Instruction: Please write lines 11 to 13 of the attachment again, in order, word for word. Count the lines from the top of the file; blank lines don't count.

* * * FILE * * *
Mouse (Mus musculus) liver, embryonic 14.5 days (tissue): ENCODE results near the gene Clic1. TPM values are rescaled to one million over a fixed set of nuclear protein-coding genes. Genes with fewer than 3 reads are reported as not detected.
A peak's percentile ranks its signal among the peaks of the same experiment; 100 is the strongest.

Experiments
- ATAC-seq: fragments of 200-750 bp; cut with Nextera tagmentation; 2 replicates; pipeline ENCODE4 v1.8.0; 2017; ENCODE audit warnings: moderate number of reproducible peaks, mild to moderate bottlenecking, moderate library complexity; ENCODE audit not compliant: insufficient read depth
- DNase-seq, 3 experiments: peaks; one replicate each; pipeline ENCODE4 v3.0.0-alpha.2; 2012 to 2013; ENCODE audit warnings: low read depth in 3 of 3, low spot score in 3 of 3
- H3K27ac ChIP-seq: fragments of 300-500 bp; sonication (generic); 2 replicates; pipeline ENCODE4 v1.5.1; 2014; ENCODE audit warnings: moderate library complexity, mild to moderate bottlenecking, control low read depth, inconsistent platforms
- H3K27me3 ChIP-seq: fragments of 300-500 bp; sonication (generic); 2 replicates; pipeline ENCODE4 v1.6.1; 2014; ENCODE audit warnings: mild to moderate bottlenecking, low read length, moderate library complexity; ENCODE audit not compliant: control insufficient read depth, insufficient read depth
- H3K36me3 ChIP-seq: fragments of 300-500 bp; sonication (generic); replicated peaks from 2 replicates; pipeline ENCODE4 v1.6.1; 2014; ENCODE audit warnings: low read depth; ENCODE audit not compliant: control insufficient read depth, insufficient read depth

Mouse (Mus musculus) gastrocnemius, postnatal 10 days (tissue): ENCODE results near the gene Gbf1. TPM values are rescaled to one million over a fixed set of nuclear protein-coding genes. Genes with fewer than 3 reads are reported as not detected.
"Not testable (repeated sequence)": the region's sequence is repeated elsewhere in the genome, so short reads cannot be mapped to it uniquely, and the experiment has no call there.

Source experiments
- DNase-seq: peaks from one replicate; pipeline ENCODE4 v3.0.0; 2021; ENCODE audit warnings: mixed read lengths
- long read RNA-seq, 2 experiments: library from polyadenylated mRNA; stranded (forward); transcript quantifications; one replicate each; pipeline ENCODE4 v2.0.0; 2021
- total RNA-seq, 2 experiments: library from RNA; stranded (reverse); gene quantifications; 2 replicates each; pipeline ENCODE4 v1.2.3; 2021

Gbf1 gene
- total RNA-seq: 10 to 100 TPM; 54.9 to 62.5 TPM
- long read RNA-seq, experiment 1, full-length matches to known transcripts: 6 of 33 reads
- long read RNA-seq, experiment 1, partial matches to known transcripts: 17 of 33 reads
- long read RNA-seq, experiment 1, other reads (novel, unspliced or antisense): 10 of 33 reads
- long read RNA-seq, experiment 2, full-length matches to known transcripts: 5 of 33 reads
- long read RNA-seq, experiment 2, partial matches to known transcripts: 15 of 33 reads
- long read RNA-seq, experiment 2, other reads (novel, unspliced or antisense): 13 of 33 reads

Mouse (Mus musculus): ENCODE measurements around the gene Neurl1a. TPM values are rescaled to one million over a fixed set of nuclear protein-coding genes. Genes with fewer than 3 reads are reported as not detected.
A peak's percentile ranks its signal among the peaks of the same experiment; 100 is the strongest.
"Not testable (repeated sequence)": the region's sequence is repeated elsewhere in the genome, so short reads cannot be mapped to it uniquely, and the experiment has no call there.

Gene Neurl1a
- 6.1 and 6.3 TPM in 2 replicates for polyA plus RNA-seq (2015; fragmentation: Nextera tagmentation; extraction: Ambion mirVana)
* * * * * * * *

Source experiments
- DNase-seq: peaks from one replicate; pipeline ENCODE4 v3.0.0; 2021; ENCODE audit warnings: mixed read lengths
- long read RNA-seq, 2 experiments: library from polyadenylated mRNA; stranded (forward); transcript quantifications; one replicate each; pipeline ENCODE4 v2.0.0; 2021